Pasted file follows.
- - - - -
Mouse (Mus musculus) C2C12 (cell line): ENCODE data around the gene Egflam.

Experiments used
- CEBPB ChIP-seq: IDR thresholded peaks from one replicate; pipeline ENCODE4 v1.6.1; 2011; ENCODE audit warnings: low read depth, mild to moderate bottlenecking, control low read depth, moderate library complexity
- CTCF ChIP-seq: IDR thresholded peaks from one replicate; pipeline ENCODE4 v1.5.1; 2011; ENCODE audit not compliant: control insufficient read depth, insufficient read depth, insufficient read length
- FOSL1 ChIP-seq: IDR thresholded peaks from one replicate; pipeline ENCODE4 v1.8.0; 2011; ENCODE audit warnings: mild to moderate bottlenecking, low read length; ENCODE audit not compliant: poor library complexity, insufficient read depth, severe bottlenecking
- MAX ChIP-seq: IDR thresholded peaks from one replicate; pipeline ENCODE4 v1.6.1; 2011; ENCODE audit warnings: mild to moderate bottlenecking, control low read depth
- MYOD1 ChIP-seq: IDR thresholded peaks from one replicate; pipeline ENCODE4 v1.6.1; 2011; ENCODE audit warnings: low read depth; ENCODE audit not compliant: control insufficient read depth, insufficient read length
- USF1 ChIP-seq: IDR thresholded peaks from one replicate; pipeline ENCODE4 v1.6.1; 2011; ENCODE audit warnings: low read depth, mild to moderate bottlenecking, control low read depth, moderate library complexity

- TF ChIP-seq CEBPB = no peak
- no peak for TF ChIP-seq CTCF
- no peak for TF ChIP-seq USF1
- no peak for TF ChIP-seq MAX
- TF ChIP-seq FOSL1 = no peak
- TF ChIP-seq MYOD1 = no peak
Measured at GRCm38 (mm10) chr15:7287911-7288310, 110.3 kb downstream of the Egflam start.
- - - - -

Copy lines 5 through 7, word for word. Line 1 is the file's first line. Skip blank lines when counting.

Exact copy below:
- FOSL1 ChIP-seq: IDR thresholded peaks from one replicate; pipeline ENCODE4 v1.8.0; 2011; ENCODE audit warnings: mild to moderate bottlenecking, low read length; ENCODE audit not compliant: poor library complexity, insufficient read depth, severe bottlenecking
- MAX ChIP-seq: IDR thresholded peaks from one replicate; pipeline ENCODE4 v1.6.1; 2011; ENCODE audit warnings: mild to moderate bottlenecking, control low read depth
- MYOD1 ChIP-seq: IDR thresholded peaks from one replicate; pipeline ENCODE4 v1.6.1; 2011; ENCODE audit warnings: low read depth; ENCODE audit not compliant: control insufficient read depth, insufficient read length